Several other texts also given elaborate treatment, even though there is no surviving miniature associated with them, although such miniatures may have been lost. These texts mark off major events in Christ's life including His birth (in Luke), crucifixion (in Matthew and Mark), resurrection (in Luke), and ascension (in Mark). It is probable that these texts also had associated miniatures.
The decoration of the book is not limited to the major pages. Indeed almost every page has some decoration. Scattered through the text are decorated initials and small figures of animals and humans often twisted and tied into complicated knots. Because of this massive amount of decoration Kells has been called the oldest surviving fully illuminated manuscript.
The decorations are all of high quality. The complexity of these designs is often breath-taking. In one decoration, which occupies one inch square piece of a page, it is possible to count as many as 158 complex interlacements of white ribbon with a black border on either side. Some decorations can only be fully appreciated with magnifying glasses, although glasses of the required power were not available until hundreds of years after the book's completion. The complicated knotwork and interweaving found in Kells and related manuscripts have many parallels is the metalwork and stone carving of the period. These design have also had an enduring popularity. Indeed many of these motifs are use today in popular art including jewelry and tattoos.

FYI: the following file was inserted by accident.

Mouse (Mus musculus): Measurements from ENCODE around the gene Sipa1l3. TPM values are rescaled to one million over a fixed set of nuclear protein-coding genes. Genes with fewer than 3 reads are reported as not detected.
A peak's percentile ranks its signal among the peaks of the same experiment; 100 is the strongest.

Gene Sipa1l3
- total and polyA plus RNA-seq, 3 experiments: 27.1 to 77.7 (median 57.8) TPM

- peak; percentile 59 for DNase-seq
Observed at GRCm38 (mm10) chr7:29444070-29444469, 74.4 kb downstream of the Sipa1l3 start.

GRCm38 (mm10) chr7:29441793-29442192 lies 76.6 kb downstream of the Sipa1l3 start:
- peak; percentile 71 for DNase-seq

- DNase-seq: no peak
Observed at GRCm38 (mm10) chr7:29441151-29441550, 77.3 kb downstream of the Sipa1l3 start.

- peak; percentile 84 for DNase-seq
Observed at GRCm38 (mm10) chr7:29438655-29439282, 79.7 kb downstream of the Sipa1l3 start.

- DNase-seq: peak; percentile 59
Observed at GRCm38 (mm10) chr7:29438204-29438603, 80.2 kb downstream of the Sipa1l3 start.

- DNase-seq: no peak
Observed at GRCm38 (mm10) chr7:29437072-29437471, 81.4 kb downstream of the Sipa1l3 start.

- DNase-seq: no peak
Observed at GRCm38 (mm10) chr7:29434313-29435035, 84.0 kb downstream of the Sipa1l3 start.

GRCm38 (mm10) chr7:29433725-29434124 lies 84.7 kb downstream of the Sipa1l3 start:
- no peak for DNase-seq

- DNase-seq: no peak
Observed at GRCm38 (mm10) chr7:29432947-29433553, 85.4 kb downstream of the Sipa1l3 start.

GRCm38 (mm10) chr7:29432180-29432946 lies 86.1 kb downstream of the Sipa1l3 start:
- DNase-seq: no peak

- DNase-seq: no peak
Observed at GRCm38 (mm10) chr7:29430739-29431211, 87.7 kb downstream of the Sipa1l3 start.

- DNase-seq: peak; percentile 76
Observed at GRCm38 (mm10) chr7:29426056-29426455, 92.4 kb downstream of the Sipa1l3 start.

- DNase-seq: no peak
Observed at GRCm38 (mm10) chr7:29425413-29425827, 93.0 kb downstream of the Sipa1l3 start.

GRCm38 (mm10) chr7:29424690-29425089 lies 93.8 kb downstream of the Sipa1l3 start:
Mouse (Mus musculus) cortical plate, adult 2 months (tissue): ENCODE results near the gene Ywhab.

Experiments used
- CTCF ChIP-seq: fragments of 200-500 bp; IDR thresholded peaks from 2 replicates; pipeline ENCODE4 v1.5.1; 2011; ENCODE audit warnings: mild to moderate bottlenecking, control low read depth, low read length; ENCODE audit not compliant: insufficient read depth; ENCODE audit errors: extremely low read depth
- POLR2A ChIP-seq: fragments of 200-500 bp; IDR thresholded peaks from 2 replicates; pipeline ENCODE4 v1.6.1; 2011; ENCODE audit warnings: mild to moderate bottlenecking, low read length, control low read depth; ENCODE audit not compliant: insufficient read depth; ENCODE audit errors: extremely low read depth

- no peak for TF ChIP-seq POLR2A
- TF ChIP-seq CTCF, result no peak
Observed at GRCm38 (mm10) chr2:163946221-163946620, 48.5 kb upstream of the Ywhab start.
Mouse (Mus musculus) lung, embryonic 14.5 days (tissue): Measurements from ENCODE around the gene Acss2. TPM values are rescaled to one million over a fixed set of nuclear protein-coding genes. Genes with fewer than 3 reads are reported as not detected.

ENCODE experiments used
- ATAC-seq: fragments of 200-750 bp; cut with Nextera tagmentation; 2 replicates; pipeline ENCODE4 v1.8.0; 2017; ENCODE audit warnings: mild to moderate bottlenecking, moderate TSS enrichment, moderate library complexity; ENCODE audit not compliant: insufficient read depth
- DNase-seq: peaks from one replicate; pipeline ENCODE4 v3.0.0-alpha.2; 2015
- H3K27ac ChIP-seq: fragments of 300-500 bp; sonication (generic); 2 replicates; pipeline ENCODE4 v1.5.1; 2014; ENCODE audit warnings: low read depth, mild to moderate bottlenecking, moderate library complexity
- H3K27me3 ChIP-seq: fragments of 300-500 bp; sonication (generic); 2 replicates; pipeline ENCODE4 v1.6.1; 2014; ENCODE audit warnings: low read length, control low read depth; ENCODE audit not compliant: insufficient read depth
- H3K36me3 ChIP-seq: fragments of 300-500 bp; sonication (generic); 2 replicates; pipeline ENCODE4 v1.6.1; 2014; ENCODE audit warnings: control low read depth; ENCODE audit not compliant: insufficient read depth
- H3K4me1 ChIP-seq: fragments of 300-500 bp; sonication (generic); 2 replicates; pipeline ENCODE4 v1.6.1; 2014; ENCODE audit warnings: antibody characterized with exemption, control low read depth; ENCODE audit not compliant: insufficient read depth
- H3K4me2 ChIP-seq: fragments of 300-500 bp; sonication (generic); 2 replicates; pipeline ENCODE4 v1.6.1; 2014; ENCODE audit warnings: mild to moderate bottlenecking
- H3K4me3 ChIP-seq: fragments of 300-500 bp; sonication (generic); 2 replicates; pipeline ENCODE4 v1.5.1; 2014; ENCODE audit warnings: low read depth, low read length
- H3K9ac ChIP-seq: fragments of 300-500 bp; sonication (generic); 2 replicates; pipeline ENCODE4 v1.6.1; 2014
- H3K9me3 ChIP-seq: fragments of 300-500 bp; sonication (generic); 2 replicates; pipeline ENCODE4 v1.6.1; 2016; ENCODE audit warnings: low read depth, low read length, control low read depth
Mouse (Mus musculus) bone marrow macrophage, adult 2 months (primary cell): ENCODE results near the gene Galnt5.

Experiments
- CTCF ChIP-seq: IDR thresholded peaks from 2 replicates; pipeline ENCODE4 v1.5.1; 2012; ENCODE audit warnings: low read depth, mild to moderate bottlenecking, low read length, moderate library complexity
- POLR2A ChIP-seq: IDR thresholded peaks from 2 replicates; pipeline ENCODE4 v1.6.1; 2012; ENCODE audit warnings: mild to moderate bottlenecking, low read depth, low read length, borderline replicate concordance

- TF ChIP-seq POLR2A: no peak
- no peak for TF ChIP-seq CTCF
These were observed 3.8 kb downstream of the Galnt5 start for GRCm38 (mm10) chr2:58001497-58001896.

It is likely that the main purpose of the book was decorative, as there are numerous mistakes in the text, often marked with red dots. One page has been copied twice. Occasionally, lines of text are completed in the line above for aestethic reasons.
The Book of Kells left the Abbey of Kells in 1541 and was given to Trinity College in Dublin in 1661. In the 19th century, the book was rebound and some pages were rather unsympathetically cropped, with small parts of some illustrations being lost. In 1953, the work was bound in four volumes. It has been displayed to the public in the Old Library at Trinity since the 19th century. Two volumes are shown simultaneously, one opened to display a full page of artwork, and a second one opened to show two pages of text. The shown pages change every day.
In 1986, a Swiss publisher was given permission to produce an exact facsimile edition; the photographing was done without the book being touched, and the details were then reproduced by hand on vellum. One copy is held by the Anglican Church in Kells, on the site of the original monastery. A CD-ROM version containing scanned versions of all pages along with additional information is also available from Trinity College Library.